After a racially and religiously-charged election that resulted in a runoff, Jakarta finally has a new governor and Indonesia is facing the reality that political Islam has entered the public discourse in a way unprecedented in modern Indonesian politics.
Anies Baswedan, a university rector and former minister of education and culture, handily beat Chinese-Christian Basuki “Ahok” Tjahaja Purnama, who became acting governor after his boss, Joko “Jokowi” Widodo, won the 2014 presidential election.
Ahok was widely popular until September 2016, when he quoted the Quran at a campaign speech in the Thousand Islands fishing region, and Islamist hardliners seized upon a video clip of it to charge him with blasphemy. The formerly fringe group known as the Islamic Defenders’ Front (FPI) organized two enormous protests in Jakarta, where they called for Ahok to be jailed and even killed.
Those demonstrations pushed the national police to charge him with blasphemy in November, which means he was on trial while campaigning for re-election.
The case would have created a political quandary had Ahok won the race; could he, for instance, govern from jail? That’s no longer in question, but the final verdict won’t be delivered for another few weeks.
Judges are expected to show leniency given his loss, and this week, the prosecution floated a light sentence of two years probation, without jail time. The FPI, however, is still lobbying for the maximum sentence of five years in jail.
Political Islam normalized
Although 87 percent of Indonesians are Muslim, its government is formally secular and its constitution protects six religions, giving no special status to Islam (as in neighboring Malaysia).
Baswedan, formerly known as a centrist moderate, allied with the FPI and religious hardliners throughout his campaign. When Baswedan won on Wednesday, he explicitly praised Islamic clerics (ulama) and teachers (kyai), and his campaign leader, Mardani Ali Sera, praised FPI and its incendiary leader, Habib Rizieq, as important “pillars of this victory.”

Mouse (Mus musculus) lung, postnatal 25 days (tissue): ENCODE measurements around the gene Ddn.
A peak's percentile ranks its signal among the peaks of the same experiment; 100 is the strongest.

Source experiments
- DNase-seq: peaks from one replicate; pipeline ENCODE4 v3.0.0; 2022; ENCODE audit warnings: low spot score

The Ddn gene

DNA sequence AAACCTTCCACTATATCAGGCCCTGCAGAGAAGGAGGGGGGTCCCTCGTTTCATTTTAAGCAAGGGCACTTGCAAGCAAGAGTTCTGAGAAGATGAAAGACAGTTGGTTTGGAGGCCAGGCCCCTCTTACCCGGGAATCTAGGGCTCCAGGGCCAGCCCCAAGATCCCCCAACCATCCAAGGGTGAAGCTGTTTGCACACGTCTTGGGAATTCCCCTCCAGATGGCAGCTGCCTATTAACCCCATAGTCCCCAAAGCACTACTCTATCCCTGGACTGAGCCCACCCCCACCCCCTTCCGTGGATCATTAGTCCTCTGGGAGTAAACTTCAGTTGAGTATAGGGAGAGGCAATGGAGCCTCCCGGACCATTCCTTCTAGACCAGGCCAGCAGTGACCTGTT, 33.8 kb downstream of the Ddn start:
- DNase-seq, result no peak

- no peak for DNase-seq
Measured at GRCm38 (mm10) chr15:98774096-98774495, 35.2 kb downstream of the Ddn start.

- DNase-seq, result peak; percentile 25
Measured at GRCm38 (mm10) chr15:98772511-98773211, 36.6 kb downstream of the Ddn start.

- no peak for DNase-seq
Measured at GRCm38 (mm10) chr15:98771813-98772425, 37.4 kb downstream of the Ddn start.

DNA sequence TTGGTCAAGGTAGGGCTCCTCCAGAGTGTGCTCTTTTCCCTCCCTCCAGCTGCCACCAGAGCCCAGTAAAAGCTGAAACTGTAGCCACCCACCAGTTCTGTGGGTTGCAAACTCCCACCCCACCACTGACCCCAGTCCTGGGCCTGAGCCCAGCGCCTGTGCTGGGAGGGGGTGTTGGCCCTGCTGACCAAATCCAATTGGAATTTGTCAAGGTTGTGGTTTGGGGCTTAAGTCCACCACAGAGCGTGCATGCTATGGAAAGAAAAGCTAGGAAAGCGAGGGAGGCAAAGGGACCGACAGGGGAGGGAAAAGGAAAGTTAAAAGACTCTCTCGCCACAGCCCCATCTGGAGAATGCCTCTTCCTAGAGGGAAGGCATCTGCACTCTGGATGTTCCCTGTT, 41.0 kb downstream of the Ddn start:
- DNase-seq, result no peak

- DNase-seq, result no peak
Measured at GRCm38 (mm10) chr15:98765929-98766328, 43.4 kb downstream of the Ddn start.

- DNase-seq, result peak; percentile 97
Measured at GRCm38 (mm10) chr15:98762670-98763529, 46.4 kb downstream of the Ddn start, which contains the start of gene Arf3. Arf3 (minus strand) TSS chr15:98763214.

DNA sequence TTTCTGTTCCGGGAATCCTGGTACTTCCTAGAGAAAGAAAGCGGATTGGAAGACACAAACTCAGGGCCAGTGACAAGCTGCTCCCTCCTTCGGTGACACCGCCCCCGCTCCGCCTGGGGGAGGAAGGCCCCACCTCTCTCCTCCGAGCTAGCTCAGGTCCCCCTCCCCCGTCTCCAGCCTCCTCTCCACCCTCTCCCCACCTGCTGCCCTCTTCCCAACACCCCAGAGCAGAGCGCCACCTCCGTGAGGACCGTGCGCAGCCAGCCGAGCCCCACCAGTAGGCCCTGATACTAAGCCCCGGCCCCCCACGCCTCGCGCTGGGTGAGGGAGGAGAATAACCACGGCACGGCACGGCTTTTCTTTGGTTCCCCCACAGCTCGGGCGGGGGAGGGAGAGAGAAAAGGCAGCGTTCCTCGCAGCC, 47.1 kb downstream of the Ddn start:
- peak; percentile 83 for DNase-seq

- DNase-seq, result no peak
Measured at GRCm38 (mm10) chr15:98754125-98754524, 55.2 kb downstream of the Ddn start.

“People were intimidated [throughout this campaign] with propaganda of ‘Bela Islam,’ ‘Hell vs. Heaven’, and ‘Us vs Them,’” said Alissa Wahid, a leader of Nahdlatul Ulama, Indonesia’s largest moderate Muslim organization. “And threats of becoming outcasts in their immediate kampung,” or neighborhood, said Wahid. “Muslims who voted for Ahok felt they would attract social stigma.”
Wahid said this was a bad omen for the 2019 presidential election, when Jokowi will run for re-election. Ahok’s loss is seen as a hit for Jokowi, as the pair led Jakarta together and remain close. Baswedan’s victory is also being celebrated by Jokowi’s 2014 presidential opponent, Prabowo Subianto.
Recent links have emerged about a loose coalition of anti-Ahok and anti-Jokowi forces, including Prabowo; Fadli Zon, vice speaker of the Indonesian House of Representatives; billionaire Hary Tanoe; and the Indonesian military.
That said, Ahok’s loss did not merely fall along sectarian lines. Plenty of Jakartans had grievances with Ahok’s pugnacious governing style, like the thousands of poor people who were evicted from their homes to make room for redevelopment. These citizens, from seaside neighborhoods like Pasar Ikan and Luar Batang, enthusiastically joined the FPI rallies last fall and fervently campaigned against Ahok in recent months.
In Rumah Susun, a low-income apartment where Ahok forcibly relocated hundreds of poor East Jakarta residents, Baswedan won 93 percent of the vote.
Political analyst Philips J. Vermonte, writing in the Jakarta Post, also explained how Ahok’s electability was never secure even before the blasphemy case, because his favorability rating never rose above 50 percent, even as his performance ratings were high.
And although racism became regrettably and unprecedentedly public this year, anti-Chinese sentiment is not new in Indonesia. Even during Jokowi’s gubernatorial campaign, groups like FPI made racially charged attacks on Ahok.
The difference is that they didn’t stick at the time, but perhaps that’s because their ticket was headlined by a Javanese Muslim. Ahok has never faced a true election in Jakarta — he comes from the small province of Bangka-Belitung — and he likely always faced steep odds.
Ian Wilson, a Murdoch University researcher who has worked extensively on urban poverty in Jakarta, thinks both candidates ignored economic inequality, which left the field open for sectarian baiting.
“Despite the seeming differences between the Ahok and Anies camps, reproduced over and over in commentary as one between ‘pluralism’ vs ‘sectarianism,’ the coalitions surrounding each of the two candidates consists of the one percent; some of the richest people in the country, all of whom have benefited significantly from the same economic conditions that have left millions of Indonesians in or near poverty,” Wilson told VOA.
That is to say, in Indonesia, like many other places in the world, economic populism is enmeshed with resurgent identity politics. Jakarta just joined the list of regions wracked by exhausting elections, whose winners have a rather long road ahead.